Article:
Elevations: The changes in elevations tie into glaciation. The glaciers will follow the valleys in the mountains and deposit the indicator minerals along these trends but even small hills and valleys have an effect on the way indicators are deposited. This becomes important as you attempt to retrace where the source of diamonds ultimately came from. This also plays a role in the erosion of the indicator minerals as they are carried away from the source in that the further they are transported, the more they will erode.
Indicator minerals: Kimberlites are peculiar igneous rocks because they contain a variety of mineral species with chemical compositions that indicate they formed under high pressure and temperature within the mantle. These minerals; such as chromium diopside (a pyroxene), chromium spinels, magnesianilmenite, and pyrope garnets rich in chromium, are generally absent from most other igneous rocks, making them particularly useful as indicators for kimberlites.
Prospecting and analysis
After Tony staked his claims, the first thing he had to do was identify how glacial movements affected the distribution of indicator minerals. It was long believed that the Nipissing Diamond could have originated from previously identified Kimberlite pipes in the New Liskeard and Haileybury area, but Tony wasn’t prepared to accept this as fact and wanted learn more about how the glaciers affected the area.
Once the topography of the land and localized variations in glacial flow (based on observable striae and information in OGS and GSC reports) was understood, Tony and his family began sampling his claims down-ice of a number of potential kimberlite pipes and quickly discovered that the indicator minerals were more prevalent down-ice on each of his targets. Between 2016 and 2018, Tony submitted twelve technical reports on his legacy claims to MNDM, highlighting his findings and theories of deposition.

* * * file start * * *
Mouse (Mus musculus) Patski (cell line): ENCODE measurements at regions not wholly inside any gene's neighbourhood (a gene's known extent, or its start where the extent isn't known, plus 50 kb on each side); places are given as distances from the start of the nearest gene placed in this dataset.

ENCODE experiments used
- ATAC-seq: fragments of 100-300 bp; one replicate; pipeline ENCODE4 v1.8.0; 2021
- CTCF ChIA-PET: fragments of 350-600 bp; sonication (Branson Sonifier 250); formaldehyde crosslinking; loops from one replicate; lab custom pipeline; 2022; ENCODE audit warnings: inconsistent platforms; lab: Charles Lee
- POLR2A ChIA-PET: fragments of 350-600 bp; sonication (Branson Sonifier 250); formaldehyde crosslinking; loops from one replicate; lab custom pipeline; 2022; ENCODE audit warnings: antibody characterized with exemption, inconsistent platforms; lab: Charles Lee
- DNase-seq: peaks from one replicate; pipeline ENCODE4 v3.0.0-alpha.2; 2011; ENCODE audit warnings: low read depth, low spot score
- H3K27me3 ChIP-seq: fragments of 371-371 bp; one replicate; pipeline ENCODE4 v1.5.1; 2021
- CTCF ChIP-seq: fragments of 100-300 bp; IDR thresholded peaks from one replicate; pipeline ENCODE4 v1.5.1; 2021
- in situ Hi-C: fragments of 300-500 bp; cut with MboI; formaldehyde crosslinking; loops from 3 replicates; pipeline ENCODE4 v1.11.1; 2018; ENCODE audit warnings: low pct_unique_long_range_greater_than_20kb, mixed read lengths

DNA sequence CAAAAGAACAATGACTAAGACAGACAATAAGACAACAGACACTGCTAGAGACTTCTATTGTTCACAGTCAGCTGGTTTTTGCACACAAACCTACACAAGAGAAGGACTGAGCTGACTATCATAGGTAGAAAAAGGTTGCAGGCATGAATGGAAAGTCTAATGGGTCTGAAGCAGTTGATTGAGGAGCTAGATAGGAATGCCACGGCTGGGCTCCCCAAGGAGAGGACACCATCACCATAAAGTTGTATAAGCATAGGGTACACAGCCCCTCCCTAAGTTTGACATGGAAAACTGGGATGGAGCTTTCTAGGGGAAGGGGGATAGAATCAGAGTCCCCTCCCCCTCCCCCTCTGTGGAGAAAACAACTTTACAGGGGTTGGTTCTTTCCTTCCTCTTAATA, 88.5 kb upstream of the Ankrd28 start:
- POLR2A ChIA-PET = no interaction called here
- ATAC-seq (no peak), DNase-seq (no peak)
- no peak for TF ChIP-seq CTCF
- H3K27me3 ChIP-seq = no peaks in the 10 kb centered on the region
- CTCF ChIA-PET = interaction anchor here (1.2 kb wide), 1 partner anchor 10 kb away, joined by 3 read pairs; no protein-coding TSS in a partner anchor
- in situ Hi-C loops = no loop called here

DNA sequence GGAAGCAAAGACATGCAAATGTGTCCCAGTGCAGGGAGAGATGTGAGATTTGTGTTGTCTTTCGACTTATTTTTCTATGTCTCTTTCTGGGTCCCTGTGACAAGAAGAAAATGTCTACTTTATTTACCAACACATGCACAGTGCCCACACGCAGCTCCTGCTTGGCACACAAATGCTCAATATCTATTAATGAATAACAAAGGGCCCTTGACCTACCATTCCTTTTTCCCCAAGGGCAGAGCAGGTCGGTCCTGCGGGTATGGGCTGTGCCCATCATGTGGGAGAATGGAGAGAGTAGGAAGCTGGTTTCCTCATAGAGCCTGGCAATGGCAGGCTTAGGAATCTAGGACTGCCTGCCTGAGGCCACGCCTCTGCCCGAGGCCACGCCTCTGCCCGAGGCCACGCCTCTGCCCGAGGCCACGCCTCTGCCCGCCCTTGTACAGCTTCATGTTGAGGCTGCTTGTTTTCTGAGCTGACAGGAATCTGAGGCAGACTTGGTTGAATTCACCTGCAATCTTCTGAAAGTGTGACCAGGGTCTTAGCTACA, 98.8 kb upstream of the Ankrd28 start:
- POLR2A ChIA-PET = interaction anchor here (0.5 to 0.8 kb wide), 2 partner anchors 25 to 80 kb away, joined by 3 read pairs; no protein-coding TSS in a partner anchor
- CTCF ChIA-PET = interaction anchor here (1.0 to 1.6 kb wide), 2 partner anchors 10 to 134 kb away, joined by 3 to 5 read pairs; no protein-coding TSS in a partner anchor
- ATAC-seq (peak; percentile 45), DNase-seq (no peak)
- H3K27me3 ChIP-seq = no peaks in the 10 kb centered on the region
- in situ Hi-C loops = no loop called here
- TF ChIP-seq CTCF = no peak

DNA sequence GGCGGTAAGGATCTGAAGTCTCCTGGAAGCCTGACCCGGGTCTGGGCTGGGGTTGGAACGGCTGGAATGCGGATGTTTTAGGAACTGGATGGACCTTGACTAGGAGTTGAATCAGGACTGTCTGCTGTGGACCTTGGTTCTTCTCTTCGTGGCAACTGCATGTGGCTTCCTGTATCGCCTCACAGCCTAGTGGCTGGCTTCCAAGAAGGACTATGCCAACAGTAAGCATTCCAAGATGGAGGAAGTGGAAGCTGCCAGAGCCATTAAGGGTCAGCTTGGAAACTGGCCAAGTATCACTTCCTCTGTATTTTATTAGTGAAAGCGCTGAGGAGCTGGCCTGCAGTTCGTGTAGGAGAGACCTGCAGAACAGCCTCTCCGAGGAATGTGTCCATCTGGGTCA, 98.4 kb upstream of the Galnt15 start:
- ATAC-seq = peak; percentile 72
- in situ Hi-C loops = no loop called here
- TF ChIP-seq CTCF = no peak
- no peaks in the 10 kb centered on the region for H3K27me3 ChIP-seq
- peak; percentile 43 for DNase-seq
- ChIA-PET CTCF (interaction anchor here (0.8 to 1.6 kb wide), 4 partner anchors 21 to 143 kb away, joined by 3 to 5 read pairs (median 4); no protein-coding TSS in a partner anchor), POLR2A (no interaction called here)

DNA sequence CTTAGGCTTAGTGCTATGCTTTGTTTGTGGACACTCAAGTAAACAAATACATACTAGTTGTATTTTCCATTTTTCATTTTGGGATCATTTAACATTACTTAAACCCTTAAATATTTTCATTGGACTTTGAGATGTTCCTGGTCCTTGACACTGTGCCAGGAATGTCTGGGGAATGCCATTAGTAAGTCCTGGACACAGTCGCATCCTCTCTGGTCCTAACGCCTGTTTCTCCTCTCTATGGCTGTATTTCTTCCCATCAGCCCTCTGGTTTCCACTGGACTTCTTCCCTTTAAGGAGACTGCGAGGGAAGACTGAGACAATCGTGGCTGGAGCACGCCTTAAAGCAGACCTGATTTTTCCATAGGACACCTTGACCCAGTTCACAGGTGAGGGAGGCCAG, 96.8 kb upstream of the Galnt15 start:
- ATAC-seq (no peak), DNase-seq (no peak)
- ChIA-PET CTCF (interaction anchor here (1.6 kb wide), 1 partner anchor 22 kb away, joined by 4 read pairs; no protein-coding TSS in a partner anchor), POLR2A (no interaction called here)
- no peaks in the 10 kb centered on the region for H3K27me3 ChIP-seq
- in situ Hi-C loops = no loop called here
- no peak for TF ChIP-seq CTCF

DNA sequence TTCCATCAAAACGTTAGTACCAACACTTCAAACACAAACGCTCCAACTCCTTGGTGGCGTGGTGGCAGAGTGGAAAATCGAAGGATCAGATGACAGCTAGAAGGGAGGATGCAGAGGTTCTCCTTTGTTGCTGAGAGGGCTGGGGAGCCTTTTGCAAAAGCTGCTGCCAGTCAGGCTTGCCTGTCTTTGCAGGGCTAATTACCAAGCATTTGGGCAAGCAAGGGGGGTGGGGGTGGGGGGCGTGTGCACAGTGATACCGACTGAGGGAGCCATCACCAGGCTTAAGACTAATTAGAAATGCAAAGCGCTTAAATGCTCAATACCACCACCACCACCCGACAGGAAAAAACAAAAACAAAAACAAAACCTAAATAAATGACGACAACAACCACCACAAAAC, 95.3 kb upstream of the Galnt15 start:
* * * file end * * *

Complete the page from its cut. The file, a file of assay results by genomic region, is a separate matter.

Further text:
“The sample area is more than 15 km south of and ~ 30 to 60 metres higher in elevation than the known kimberlite pipes in the New Liskeard area, making it possible but unlikely that the KIMs are from any known pipe. These results, taken together, fairly conclusively point to a number of selected targets being the source of the high KIM counts in close proximity down-ice, especially when so many off-ice samples surrounding these lakes have low to no KIM counts.
Tony Bishop, 2017 Report
So while it’s not definitive, the picture began to take shape as to where to start looking for the source of the Nipissing diamond. Clearly there was more work to be done and so Tony and his family carried on working under their model that the indicator minerals originated close by and not carried over any kind of great distance. There was no evidence to suggest indicators were carried uphill 60m above the established kimberlites in New Liskeard and deposited beyond the great silver mines of the Cobalt silver camp. In the conclusion of a 2017 report on his Ice Chisel-Darwin Lakes claim for example, Tony goes on to say…
“Many kimberlitic grains were observed (in the dozens to many hundreds) in samples taken on the claims, especially immediately south of Ice Chisel Lake. Darwin Lake also returned above background results, but was harder to sample. My results were later checked by re-sampling near and in a similar fashion to be sent to ODM for processing. They too found way above background levels of KIMs.”
Typical Ilmenites, chromium diopsides, garnets and pyropes were found as expected but a number of unusual grains were also identified, such as clear yellow quartz, also called Citrine, which is quite a rare mineral in nature. Once you combine the glaciations patterns and the indicator mineral data you can start to trace these indicators back to their source.